Yasuhiro Asai "Ship route" Boat-shaped box with maki-e and raden
- Sold Out
In life, there are times of loneliness, which can feel like staying afloat in the middle of the dark ocean.
However, if one has light in their spirit, the way can be seen. This boat-shaped box is meant to reflect this experience.
Maki-e (literally “sprinkled pictures”) is a representative lacquerware technique that originated in Japan around 1,200 years ago. Maki-e is done by painting lacquer motifs on the surface of a piece using a fine brush and then sprinkling gold powder onto the lacquer before it hardens, producing luxurious decorations.
Mother-of-pearl inlay (Raden)
Mother-of-pearl inlay (Raden) is a decorative technique that uses the iridescent inner layer of abalone shell, turban shell, pearl oyster shell, or other mollusk shells. The technique came to Japan from China 1,300 years ago, and pieces featuring mother-of-pearl inlay are included among the artifacts at the Shōsōin Repository in Nara.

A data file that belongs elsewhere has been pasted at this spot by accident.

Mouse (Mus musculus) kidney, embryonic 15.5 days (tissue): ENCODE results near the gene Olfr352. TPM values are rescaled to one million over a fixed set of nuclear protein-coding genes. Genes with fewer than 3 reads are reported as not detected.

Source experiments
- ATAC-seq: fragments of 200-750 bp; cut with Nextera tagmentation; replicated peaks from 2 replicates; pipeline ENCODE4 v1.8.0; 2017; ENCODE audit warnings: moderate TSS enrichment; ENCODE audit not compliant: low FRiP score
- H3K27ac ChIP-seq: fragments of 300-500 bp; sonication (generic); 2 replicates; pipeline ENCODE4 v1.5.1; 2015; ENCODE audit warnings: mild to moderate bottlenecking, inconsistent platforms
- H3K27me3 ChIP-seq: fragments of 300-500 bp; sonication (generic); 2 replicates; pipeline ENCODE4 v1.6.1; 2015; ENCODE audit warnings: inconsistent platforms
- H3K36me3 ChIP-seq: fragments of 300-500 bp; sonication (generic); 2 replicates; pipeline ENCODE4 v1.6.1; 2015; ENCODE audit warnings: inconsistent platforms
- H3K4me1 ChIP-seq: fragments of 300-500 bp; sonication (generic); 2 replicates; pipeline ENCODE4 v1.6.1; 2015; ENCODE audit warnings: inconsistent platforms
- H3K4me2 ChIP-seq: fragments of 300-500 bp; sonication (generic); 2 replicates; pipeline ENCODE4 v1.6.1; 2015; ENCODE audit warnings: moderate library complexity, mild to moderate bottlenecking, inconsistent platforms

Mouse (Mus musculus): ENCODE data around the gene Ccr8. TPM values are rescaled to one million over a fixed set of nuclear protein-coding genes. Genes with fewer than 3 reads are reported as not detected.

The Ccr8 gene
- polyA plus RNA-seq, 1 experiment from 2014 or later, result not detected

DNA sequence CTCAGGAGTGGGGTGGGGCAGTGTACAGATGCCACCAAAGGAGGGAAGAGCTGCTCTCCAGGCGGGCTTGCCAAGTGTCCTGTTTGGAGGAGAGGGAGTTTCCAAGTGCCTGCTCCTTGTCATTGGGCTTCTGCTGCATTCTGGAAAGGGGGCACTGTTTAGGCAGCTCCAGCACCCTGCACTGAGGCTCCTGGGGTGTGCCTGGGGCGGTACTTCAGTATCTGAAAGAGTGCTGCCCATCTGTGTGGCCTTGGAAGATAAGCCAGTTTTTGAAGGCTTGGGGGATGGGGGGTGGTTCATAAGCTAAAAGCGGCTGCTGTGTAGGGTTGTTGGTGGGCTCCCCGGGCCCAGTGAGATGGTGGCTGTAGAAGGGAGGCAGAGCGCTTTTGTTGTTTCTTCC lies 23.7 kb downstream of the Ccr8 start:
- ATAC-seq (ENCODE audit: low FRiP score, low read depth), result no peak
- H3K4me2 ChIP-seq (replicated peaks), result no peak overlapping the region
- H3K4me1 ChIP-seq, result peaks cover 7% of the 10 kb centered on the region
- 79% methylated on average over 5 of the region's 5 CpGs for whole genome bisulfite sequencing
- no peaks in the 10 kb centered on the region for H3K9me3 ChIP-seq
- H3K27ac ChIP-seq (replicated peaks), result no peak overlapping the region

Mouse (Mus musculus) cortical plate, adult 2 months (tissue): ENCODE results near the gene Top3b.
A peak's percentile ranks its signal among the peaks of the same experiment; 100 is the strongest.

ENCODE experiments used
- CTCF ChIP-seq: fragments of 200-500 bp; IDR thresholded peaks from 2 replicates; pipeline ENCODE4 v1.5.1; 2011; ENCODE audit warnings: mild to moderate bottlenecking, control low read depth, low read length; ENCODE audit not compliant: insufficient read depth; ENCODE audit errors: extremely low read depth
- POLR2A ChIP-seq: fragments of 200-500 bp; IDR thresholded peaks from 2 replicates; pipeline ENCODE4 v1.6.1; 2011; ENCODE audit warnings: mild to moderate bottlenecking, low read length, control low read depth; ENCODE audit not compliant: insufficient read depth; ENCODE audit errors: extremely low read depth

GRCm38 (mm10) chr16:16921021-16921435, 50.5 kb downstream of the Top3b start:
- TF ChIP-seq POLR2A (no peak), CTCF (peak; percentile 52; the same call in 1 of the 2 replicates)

Using mainly togidashi makie* as well as taka makie**, raden (mother-of-pearl work) and other various material and techniques. He follows the traditional techniques of makie, but at the same time tries to add some modernness in the designs to pass down his artwork on to future generations. *Togidashi makie: applying lacquer on the makie (patterns drawn with lacquer, covered with makie powder, and lacquered again) and polishing the pattern drawn parts after the lacquer is dried. **Taka makie: raising the patterns to give it a three dimensional look.